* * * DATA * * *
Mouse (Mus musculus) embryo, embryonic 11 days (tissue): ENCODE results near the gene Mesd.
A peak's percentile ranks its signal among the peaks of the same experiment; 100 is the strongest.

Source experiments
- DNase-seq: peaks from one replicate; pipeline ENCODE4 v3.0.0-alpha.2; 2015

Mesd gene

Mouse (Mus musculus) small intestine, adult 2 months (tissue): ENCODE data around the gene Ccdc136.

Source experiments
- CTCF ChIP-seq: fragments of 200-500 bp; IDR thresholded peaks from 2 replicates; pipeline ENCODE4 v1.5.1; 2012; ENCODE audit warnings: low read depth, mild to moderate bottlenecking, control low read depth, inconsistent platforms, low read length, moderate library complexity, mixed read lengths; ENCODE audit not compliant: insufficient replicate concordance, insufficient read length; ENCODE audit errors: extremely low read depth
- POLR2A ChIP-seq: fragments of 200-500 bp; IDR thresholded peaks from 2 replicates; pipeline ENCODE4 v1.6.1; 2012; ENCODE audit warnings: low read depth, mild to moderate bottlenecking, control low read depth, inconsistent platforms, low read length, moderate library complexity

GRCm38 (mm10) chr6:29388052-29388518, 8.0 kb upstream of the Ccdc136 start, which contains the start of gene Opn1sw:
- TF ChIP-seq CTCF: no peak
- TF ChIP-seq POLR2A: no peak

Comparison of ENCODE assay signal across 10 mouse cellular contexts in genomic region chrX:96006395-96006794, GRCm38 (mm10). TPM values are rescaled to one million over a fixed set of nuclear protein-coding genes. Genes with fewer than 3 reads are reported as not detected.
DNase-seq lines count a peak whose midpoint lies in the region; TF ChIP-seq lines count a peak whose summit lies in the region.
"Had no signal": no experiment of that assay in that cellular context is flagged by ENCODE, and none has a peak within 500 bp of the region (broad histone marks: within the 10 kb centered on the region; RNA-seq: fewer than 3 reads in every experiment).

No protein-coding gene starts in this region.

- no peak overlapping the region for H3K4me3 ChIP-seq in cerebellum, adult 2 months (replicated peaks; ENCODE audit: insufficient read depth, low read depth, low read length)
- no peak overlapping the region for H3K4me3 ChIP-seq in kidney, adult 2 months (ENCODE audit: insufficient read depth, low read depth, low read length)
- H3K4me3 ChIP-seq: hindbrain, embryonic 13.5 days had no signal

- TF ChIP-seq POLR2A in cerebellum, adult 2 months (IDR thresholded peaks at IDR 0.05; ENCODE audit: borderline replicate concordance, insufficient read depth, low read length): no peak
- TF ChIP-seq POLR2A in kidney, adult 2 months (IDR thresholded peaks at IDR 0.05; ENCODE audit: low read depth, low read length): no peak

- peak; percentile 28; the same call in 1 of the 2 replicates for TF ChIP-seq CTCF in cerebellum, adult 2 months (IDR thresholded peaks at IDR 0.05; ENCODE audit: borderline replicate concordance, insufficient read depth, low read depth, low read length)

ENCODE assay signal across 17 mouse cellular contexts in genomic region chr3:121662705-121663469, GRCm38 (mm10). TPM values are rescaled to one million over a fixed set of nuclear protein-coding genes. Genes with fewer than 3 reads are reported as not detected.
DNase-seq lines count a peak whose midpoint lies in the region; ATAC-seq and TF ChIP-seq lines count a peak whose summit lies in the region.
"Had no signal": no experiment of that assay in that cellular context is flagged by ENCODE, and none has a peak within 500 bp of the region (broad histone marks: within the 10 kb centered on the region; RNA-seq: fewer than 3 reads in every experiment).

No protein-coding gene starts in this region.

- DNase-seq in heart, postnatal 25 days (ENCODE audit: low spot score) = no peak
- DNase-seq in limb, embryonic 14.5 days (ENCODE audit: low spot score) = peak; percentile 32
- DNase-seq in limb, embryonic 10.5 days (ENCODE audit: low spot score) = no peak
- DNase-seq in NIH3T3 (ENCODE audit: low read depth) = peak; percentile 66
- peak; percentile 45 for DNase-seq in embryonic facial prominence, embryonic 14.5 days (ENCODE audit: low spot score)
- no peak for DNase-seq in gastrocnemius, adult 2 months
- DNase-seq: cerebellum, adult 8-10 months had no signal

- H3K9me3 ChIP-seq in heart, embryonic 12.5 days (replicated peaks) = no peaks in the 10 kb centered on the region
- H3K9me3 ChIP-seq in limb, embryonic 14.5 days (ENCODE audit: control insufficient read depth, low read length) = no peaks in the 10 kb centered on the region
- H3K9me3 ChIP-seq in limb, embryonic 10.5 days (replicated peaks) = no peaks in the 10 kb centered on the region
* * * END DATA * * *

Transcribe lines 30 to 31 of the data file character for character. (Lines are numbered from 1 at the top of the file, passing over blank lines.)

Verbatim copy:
- DNase-seq in NIH3T3 (ENCODE audit: low read depth) = peak; percentile 66
- peak; percentile 45 for DNase-seq in embryonic facial prominence, embryonic 14.5 days (ENCODE audit: low spot score)